1
$ ./target/debug/echidna foo; echo $?
2
$ ./target/debug/echidna foo bar; echo $?
3
$ ./target/debug/echidna foo bar baz; echo $?
4

But we can do better.

Rust is comfy.

Let's make ourselves a comfy no_std nest and then hibernate in it.

We're going to need... a wrapper for the write syscall, and an strlen implementation at the very least:

Rust code
// in `samples/echidna/src/support.rs`

pub const STDOUT_FILENO: u32 = 1;

pub unsafe fn write(fd: u32, buf: *const u8, count: usize) {
    let syscall_number: u64 = 1;
    asm!(
        "syscall",
        in("rax") syscall_number,
        in("rdi") fd,
        in("rsi") buf,
        in("rdx") count,
        // Linux syscalls don't touch the stack at all, so
        // we don't care about its alignment
        options(nostack)
    );
}

pub unsafe fn strlen(mut s: *const u8) -> usize {
    let mut count = 0;
    while *s != b'\0' {
        count += 1;
        s = s.add(1);
    }
    count
}

And with those, we can start printing arguments one by one:

Rust code
// in `samples/echidna/src/main.rs`

#[no_mangle]
pub unsafe fn main(stack_top: *const u8) {
    let argc = *(stack_top as *const u64);
    let argv = stack_top.add(8) as *const *const u8;

    use core::slice::from_raw_parts as mkslice;
    let args = mkslice(argv, argc as usize);

    for &arg in args {
        write(STDOUT_FILENO, arg, strlen(arg));
    }

    exit(argc as _);
}
Shell session
$ cargo b -q
$ ./target/debug/echidna foo bar baz; echo $?
./target/debug/echidnafoobarbaz4

Well... it does print them.

..but first - this is our first no_std program ever, it links to nothing:

Shell session
$ ldd ./target/debug/echidna
        statically linked

I'd like to know if it builds and runs in release mode (ie. with optimizations).

Shell session
$ cargo b --release
$
./target/release/echidna[1]    141955 segmentation fault (core dumped)  ./target/rele
ase/echidna

Mhhh no dice.

The heck is happening?

It's possible to guess what's going wrong just by this picture. And I'm going to give you a chance to guess! To avoid spoilers, I'll let cool bear tell you about another bug in echidna I wasn't sure I was even going to mention.

Cool bear's hot tip

Story time!

When amos was prototyping echidna, everything worked fine... for a while. Then he tried it in release mode, and all hell broke loose. The GDB session above shows one legitimate problem that was relatively easy to fix, but then there was another problem.

At that point in the code, there was a struct with two u64 fields, like so:

Rust code
struct S {
    a: u64,
    b: u64,
}

And it was dereferenced, moved around and the like. It being a 128-bit wide type, LLVM thought it'd be smart and use the xmm0 register, so it could be moved in one fell swoop.

But it was generating the movdqa instruction, like so:

x86 assembly
movdqa XMMWORD PTR [rsp],xmm0

...but by that point, %rsp wasn't 16-byte-aligned, only 8-byte-aligned. And the a in movdqa stands for "aligned". So it segfaulted. (That's a segfault you don't see often!).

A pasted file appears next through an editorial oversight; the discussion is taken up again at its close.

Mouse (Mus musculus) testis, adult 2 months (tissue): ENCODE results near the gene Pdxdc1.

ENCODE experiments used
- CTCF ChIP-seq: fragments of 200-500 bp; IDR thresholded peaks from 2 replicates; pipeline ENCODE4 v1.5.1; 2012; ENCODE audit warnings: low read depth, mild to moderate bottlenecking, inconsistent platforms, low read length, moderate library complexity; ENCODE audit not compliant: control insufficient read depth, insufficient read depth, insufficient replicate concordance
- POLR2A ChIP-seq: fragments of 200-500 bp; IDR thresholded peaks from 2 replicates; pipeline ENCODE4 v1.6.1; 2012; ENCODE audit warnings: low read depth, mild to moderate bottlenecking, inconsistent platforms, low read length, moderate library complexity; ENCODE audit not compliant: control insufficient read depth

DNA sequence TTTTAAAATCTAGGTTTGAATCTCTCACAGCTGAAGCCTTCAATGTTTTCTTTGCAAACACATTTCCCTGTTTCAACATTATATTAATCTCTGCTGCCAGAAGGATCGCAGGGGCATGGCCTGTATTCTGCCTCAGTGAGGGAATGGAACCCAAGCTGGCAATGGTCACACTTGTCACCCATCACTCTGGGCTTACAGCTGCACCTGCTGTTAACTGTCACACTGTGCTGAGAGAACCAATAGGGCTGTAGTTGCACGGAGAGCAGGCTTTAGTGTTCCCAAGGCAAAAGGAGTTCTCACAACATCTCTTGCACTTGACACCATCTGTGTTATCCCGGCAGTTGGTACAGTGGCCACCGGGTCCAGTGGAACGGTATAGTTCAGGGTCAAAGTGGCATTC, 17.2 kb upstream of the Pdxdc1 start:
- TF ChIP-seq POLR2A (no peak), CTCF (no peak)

So amos went fishing with GDB. %rsp was 16-byte-aligned at the beginning of _start (as expected), it was 16-byte-aligned at the beginning of main... but it wasn't aligned right before the movdqa.

As it turns out, amos had misunderstood the System V AMD64 ABI.

_start was doing that:

x86 assembly
_start:
    mov rsi, rsp
    jmp main

...which is wrong. You see, main expects to be called, not just jumped to. And call pushes the address to return to onto the stack.

So function prologues (generated by LLVM for every Rust function) actually expect %rsp to be unaligned, and compensate when allocating local storage: they reserve 8+16*n bytes, which re-aligns %rsp.

TL;DR - even if our main is never supposed to return, we should call it.

Did you figure out the problem?

In debug builds, naive code is generated, and the stack is used for everything, including all local variables, temporaries, etc:

x86 assembly
$ objdump --disassemble=main ./target/debug/echidna | head -25

./target/debug/echidna:     file format elf64-x86-64


Disassembly of section .text:

00000000000014a0 <main>:
    14a0:       48 81 ec 98 00 00 00    sub    rsp,0x98
    14a7:       48 89 7c 24 58          mov    QWORD PTR [rsp+0x58],rdi
    14ac:       48 8b 07                mov    rax,QWORD PTR [rdi]
    14af:       48 89 44 24 60          mov    QWORD PTR [rsp+0x60],rax
    14b4:       be 08 00 00 00          mov    esi,0x8
    14b9:       48 89 44 24 38          mov    QWORD PTR [rsp+0x38],rax
    14be:       e8 6d fc ff ff          call   1130 <_ZN4core3ptr9const_ptr33_$LT$impl$u20$$BP$const$u20$T$GT$3add17h3943ea7b27872d0aE>
    14c3:       48 89 44 24 30          mov    QWORD PTR [rsp+0x30],rax
    14c8:       48 8b 44 24 30          mov    rax,QWORD PTR [rsp+0x30]
    14cd:       48 89 44 24 68          mov    QWORD PTR [rsp+0x68],rax
    14d2:       48 89 c7                mov    rdi,rax
    14d5:       48 8b 74 24 38          mov    rsi,QWORD PTR [rsp+0x38]
    14da:       e8 21 fd ff ff          call   1200 <_ZN4core5slice3raw14from_raw_parts17h9d473387ae456536E>
    14df:       48 89 44 24 70          mov    QWORD PTR [rsp+0x70],rax
    14e4:       48 89 54 24 78          mov    QWORD PTR [rsp+0x78],rdx
    14e9:       48 89 44 24 28          mov    QWORD PTR [rsp+0x28],rax
    14ee:       48 89 54 24 20          mov    QWORD PTR [rsp+0x20],rdx
    14f3:       48 8b 7c 24 28          mov    rdi,QWORD PTR [rsp+0x28]

...but in release mode, LLVM tries very hard to use registers instead:

x86 assembly
$ objdump --disassemble=main ./target/release/echidna | head -25

./target/release/echidna:     file format elf64-x86-64


Disassembly of section .text:

0000000000001010 <main>:
    1010:       48 83 ec 08             sub    rsp,0x8
    1014:       4c 8b 07                mov    r8,QWORD PTR [rdi]